GANGLAND USERS

GANGLAND IS A SOCIAL ENTERPRISE PROJECT

Gangland was started ten years ago as a methods of tracking and reporting the social growth of gangs worldwide.It is based on factual reporting from journalists worldwide.Research gleaned from Gangland is used to better understand the problems surrounding the unprecedented growth during this period and societies response threw the courts and social inititives. Gangland is owner and run by qualified sociologists and takes no sides within the debate of the rights and wrongs of GANG CULTURE but is purely an observer.GANGLAND has over a million viewers worldwide.Please note by clicking on "Post Comment" you acknowledge that you have read the Terms of Service and the comment you are posting is in compliance with such terms. Be polite.
PROFANITY,RACIST COMMENT Inappropriate posts may be removed by the moderator.
Send us your feedback

Comments

Comments:This is your opportunity to speak out about the story you just read. We encourage all readers to participate in this forum.Please follow our guidelines and do not post:Potentially libelous statements or damaging innuendo, such as accusing somebody of a crime, defaming someone's character, or making statements that can harm somebody's reputation.Obscene, explicit, or racist language.Personal attacks, insults, threats, harassment, or posting comments that incite violence.Comments using another person's real name to disguise your identity.Commercial product promotions.Comments unrelated to the story.Links to other Web sites.While we do not edit comments, we do reserve the right to remove comments that violate our code of conduct.If you feel someone has violated our posting guidelines please contact us immediately so we can remove the post. We appreciate your help in regulating our online community. Read more: http://royalespot.blogspot.com/#ixzz0cg4WCuMS

Search Gangland

Custom Search

Friday, 12 February 2010

Anthony D. Singh ties to the Rollin’ 60 Crips street gang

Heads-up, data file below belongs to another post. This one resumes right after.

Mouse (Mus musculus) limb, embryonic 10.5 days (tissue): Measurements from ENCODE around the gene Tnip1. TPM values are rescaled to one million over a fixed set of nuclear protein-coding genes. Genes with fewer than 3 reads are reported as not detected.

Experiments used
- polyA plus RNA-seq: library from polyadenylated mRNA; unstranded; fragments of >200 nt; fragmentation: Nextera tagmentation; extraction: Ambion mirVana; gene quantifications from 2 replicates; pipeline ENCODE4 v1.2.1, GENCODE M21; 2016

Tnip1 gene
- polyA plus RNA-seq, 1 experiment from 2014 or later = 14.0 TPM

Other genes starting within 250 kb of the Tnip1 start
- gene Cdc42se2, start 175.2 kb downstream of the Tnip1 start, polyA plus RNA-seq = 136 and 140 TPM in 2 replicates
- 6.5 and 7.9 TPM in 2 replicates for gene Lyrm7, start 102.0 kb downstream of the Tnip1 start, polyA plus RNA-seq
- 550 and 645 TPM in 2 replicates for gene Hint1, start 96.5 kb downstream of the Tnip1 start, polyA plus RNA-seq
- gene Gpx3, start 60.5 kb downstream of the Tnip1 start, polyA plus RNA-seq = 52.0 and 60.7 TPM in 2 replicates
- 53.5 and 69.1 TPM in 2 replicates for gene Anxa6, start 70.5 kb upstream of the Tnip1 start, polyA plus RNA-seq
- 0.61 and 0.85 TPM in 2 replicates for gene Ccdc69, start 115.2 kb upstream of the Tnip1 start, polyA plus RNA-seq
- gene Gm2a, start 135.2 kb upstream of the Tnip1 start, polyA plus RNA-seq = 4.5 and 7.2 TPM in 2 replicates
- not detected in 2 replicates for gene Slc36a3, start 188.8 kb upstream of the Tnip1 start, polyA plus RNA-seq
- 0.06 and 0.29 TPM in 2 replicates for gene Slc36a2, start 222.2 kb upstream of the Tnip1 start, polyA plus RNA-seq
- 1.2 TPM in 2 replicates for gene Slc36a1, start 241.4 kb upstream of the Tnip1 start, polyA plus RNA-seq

22:23 |


Anthony D. Singh, 21, fired a bullet through a man’s right shoe after a confrontation in a downtown parking lot that police said stemmed from a dangerous culture of retaliation and intimidation common in gang life.
A jury convicted Singh of several felonies after a trial in December that included unusual testimony about Singh’s ties to the Rollin’ 60 Crips street gang.
Gang affiliations generally are considered inadmissible in trials, but prosecutors argued that Singh’s membership in the violent gang provided motive for the seemingly random shooting, which occurred near a downtown night club in July 2008.
“He has chosen this way of life, and it finally caught up with him,” said Superior Court Judge Kathleen O’Connor on Wednesday.Singh’s father, Elvis Anthony Singh, urged O’Connor to show his son leniency in a letter mailed from a federal prison, where he’s been since 2002. He was sentenced to 10 years after federal drug agents busted a crack cocaine ring the quadriplegic was operating out of his Spokane home with his caregiver.“We missed those important teenage years,” Elvis Singh’s letter reads. “I regret that I was not there to be a positive influence on him.”O’Connor approved an exceptionally high sentence for Singh, ordering him to serve sentences for second-degree assault, drive-by shooting and unlawful possession of a firearm before serving sentences for witness tampering and conspiracy to commit assault, instead of serving the sentences at the same time.Singh’s court-appointed lawyer, Thomas Cooney, has said he’ll appeal the verdict, partly based on a Spokane police detective’s admission to jurors that Singh had previous convictions.Jurors were ordered to disregard Detective Michael Roberge’s statement, but Cooney said that made little difference.Singh, Cooney argued in court documents, “was convicted on his propensity to commit crime and for being a bad person who is a gang member, rather than on admissible character evidence.”Singh denies firing the bullet that hit Alex Tauala in his right shoe in a parking lot near Sprague Avenue and Stevens Street on July 26, 2008. Tauala didn’t identify Singh as the gunman during trial.
But police witnesses and Deputy Prosecutor Larry Haskell argued Singh shot at Tauala after Tauala confronted Singh and his brother, 25-year-old Jamal R. Singh, by saying “anyone else got any problems?”The brothers, prosecutors said, were driven to retaliate because of their ties to a gang where “respect is the center of the universe,” according to court documents.
Jamal Singh pleaded guilty to riot in August 2008 and was given a year probation and credit for 24 days served in jail.But police argued Anthony Singh was the shooter, and his extensive criminal history contributed to his lengthy prison sentence.That prison sentence was exactly what Singh’s imprisoned father hoped his son, a father of two, could avoid.“As he is now able to see, the greatest price for his mistakes will be paid by his children,” the letter says.


You Might Also Like :


0 comments:

LinkWithin

Related Posts with Thumbnails